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States where individual voters have the most impact on the Electoral College

  • States where individual voters have the most impact on the Electoral College

    Considering the importance of the Electoral College system in American politics and elections, it's remarkable that not everyone—in fact far from everyone—understands it.

    When U.S. voters select a president, they vote for a slate of electors in each state. The winning slate casts its votes in the Electoral College to pick the president. The Electoral College has 538 electors, from all the states and the District of Columbia. The winning candidate needs a majority of 270 or more. States get the same number of electors as they have members of Congress—one for each senator and each member of the House—so they have a minimum of three. States with bigger populations have more electoral votes, but the Electoral College system does not represent each voter equally.

    If the electoral votes were divided up by population, for example, each one would represent about 607,000 people. But under the current system, an electoral vote in Wyoming represents about 193,000 people, while in California it represents more than 700,000 people. Put another way, Wyoming comprises 0.18% of the nation’s population and yet has 0.56% of the electoral votes—more than three times as many as its population size would merit.

    Stacker compiled 2020 Electoral College data from the U.S. National Archives Distribution of Electoral Votes and 2019 population data from the U.S. Census Bureau ACS Demographic and Housing Estimates to determine which states’ voters have a larger Electoral College advantage. This is determined by first calculating the percentage of current electoral votes in the state of all 538 electoral votes. Then Stacker looked at the total state population and the total voter-eligible population—18+ and a citizen—and determined each population’s share out of the total U.S. population and U.S. voter-eligible population, respectively. Finally, that share was calculated out of the 538 electoral votes and the gap was mapped between the actual electoral votes and the ones adjusted for population.

    The Electoral College system was created at America’s 1787 Constitutional Convention in Philadelphia. According to historians and scholars, it was a compromise between having Congress or voters select the president. The Founding Fathers thought voters would not be well enough informed, but having Congress pick the chief executive would violate the government’s separations of power. Some also argue that it was designed to protect the interests of states practicing slavery that had smaller voting populations than states in the North.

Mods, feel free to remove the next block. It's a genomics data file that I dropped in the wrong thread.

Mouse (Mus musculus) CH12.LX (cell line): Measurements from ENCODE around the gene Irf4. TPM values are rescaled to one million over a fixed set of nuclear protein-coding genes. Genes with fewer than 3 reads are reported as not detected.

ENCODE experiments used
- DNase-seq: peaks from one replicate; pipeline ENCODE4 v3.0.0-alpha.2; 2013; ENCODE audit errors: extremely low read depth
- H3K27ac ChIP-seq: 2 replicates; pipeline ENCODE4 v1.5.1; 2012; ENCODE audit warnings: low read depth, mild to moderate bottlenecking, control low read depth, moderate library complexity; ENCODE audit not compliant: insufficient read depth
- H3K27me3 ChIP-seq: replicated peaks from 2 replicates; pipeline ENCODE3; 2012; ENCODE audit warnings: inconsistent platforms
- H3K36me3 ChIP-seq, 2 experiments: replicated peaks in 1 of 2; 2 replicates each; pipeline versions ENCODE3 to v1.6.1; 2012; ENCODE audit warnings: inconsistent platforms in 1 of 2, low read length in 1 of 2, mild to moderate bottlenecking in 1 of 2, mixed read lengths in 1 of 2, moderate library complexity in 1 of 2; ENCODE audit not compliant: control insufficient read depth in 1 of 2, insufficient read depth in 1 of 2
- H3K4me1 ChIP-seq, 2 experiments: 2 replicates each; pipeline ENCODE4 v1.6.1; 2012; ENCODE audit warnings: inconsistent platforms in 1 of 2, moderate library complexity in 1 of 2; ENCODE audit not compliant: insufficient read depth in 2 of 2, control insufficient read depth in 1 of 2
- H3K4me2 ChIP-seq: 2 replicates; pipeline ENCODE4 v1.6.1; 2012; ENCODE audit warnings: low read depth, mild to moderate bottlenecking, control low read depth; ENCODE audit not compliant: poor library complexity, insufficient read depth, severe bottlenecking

More than 200 years later, the system still draws controversy and criticism.

    Opponents say it lures presidential candidates to a few battleground states and does not represent the will of the people. Both George W. Bush and Donald Trump won the presidency through the Electoral College without winning the popular vote. Some Democrats also say it favors rural, Republican states.

    Defenders say that without it, presidential candidates would focus on wooing voters in highly populated states like New York, California, and Texas, and skip over nearly all the small and rural states.

    Some critics want to move to a popular vote, cutting out the middleman altogether. Another option is the National Popular Vote, in which a state’s electors cast their votes in the Electoral College for the winner of the national popular vote. The idea has the support of 15 states and the District of Columbia, but needs states accounting for 270 electoral votes to proceed.

    How electors can vote was a question answered by the U.S. Supreme Court earlier this year. Most states have so-called loyalty laws obligating electors to vote in the Electoral College for the candidate they pledged to support. The highest court this year ruled that yes, such laws are constitutional.

    After the Nov. 3 election, the number of electoral votes will be reallocated based on 2020 census results, which will be used to calculate how many seats in the House of Representatives each state gets. So the impacts of states on the Electoral College will look different the next time the nation’s voters choose their federal lawmakers and their president.

    The following list is ranked according to the gap between current Electoral College votes and electoral votes when proportional to state population. Ties are broken by the current Electoral College votes, and further ties are marked as such. Since each state has a minimum of three electoral votes regardless of size, small states tend to have an advantage, since one electoral vote represents fewer people in those states than it does in a large state such as California or Texas.